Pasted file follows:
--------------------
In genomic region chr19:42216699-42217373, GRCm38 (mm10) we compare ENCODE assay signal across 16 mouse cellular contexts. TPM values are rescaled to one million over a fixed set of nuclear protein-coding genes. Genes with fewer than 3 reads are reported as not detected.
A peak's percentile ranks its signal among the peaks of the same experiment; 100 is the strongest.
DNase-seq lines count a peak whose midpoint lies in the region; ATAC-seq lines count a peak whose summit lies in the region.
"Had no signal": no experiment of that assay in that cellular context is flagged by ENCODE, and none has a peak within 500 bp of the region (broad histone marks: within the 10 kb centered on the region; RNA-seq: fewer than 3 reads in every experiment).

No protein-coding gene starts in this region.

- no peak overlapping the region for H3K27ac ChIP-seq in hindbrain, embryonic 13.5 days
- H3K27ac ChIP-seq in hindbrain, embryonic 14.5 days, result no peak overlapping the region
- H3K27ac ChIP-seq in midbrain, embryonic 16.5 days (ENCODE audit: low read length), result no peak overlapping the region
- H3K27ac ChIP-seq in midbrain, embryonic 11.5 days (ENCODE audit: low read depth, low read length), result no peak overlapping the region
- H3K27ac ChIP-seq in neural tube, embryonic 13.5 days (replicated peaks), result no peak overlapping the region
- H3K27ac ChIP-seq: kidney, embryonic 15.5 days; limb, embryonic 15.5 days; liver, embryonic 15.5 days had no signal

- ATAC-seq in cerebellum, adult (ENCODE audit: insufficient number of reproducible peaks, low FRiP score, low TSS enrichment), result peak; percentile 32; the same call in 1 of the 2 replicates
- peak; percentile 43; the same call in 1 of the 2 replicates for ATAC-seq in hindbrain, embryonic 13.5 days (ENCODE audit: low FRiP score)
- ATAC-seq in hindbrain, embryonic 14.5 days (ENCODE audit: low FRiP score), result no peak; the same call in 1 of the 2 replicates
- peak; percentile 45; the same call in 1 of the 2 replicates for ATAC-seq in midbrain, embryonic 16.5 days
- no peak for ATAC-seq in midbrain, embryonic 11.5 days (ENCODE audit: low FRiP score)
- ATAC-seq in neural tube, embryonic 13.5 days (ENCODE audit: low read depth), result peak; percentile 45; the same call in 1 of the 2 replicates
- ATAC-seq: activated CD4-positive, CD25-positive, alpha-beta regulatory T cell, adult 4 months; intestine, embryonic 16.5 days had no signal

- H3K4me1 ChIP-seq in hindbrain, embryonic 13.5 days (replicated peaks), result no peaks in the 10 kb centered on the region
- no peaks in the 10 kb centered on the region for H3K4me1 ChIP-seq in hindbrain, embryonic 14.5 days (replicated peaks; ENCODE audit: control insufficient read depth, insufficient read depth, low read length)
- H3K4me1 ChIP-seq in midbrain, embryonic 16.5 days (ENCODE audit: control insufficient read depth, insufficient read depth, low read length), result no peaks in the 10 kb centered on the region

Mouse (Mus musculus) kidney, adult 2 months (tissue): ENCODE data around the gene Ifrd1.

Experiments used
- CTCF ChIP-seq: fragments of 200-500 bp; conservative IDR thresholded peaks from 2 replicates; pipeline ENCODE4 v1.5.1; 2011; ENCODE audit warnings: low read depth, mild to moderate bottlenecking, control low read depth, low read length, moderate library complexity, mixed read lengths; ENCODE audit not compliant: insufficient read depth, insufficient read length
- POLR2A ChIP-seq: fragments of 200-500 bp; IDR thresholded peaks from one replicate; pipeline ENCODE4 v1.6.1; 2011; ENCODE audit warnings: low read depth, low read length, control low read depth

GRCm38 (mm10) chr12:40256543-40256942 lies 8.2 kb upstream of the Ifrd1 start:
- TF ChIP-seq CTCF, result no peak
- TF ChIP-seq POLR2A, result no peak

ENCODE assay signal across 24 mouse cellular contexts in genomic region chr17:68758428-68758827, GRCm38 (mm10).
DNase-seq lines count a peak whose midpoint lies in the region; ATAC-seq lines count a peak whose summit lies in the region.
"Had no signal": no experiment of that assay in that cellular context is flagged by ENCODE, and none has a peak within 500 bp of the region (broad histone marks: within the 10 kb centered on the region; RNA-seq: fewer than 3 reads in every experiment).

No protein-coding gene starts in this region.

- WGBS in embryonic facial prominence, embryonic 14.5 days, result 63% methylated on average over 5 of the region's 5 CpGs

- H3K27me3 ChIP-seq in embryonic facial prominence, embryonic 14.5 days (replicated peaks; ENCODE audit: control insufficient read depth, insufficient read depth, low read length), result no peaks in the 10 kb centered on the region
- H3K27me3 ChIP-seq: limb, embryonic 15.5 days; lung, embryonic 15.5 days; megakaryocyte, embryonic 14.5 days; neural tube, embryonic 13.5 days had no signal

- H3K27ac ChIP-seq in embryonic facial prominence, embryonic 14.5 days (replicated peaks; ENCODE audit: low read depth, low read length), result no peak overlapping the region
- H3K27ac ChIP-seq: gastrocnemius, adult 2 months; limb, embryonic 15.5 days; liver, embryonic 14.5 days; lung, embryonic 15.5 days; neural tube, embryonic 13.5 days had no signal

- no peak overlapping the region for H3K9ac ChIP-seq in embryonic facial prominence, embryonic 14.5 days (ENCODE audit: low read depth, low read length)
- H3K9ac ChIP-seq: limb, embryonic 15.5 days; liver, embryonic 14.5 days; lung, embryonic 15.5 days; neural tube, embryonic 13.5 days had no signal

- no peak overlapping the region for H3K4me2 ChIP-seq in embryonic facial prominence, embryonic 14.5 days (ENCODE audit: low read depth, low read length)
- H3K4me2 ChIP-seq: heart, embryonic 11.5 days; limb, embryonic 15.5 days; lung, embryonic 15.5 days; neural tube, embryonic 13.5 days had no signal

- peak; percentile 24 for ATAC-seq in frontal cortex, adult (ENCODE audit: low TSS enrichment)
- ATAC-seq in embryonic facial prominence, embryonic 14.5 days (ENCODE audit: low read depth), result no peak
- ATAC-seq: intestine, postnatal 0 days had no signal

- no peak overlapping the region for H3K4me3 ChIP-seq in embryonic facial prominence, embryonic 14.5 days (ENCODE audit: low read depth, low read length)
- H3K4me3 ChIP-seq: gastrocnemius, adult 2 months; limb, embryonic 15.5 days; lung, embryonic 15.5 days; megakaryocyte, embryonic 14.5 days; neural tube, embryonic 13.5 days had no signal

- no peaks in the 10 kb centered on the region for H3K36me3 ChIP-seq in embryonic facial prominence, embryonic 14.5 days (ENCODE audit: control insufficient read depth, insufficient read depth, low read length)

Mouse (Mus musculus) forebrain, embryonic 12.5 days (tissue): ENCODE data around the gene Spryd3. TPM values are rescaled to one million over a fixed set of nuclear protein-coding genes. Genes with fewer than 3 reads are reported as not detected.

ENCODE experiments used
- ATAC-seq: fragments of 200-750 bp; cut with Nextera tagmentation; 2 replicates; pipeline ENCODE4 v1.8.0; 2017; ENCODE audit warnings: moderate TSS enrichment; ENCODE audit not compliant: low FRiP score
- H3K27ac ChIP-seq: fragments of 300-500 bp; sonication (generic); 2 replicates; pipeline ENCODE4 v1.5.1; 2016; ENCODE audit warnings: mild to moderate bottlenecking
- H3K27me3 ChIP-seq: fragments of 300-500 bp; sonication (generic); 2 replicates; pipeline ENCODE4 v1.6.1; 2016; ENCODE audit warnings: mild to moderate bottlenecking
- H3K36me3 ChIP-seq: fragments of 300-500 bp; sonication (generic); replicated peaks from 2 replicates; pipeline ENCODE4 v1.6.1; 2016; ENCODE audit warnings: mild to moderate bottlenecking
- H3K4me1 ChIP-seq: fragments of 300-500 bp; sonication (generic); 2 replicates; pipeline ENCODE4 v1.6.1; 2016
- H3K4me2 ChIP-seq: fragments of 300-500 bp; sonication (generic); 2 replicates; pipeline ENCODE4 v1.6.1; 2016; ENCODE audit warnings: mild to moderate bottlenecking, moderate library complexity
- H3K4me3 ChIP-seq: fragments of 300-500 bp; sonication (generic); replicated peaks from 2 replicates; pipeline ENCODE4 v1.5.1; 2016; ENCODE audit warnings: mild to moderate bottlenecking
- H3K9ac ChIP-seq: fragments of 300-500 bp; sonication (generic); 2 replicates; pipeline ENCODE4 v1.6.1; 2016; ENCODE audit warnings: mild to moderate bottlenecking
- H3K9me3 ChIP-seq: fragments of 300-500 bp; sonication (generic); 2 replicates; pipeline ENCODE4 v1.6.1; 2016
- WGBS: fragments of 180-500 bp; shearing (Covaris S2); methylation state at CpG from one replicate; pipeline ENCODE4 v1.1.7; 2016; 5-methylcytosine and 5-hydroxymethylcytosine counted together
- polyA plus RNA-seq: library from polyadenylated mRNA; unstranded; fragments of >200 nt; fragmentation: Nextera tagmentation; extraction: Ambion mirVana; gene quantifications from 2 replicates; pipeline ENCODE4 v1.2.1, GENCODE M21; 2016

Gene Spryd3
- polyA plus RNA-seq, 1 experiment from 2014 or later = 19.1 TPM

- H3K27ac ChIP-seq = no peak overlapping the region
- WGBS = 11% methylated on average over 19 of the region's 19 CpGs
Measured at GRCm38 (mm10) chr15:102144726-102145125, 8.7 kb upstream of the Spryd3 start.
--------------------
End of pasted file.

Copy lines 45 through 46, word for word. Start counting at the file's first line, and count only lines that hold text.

- no peak overlapping the region for H3K4me3 ChIP-seq in embryonic facial prominence, embryonic 14.5 days (ENCODE audit: low read depth, low read length)
- H3K4me3 ChIP-seq: gastrocnemius, adult 2 months; limb, embryonic 15.5 days; lung, embryonic 15.5 days; megakaryocyte, embryonic 14.5 days; neural tube, embryonic 13.5 days had no signal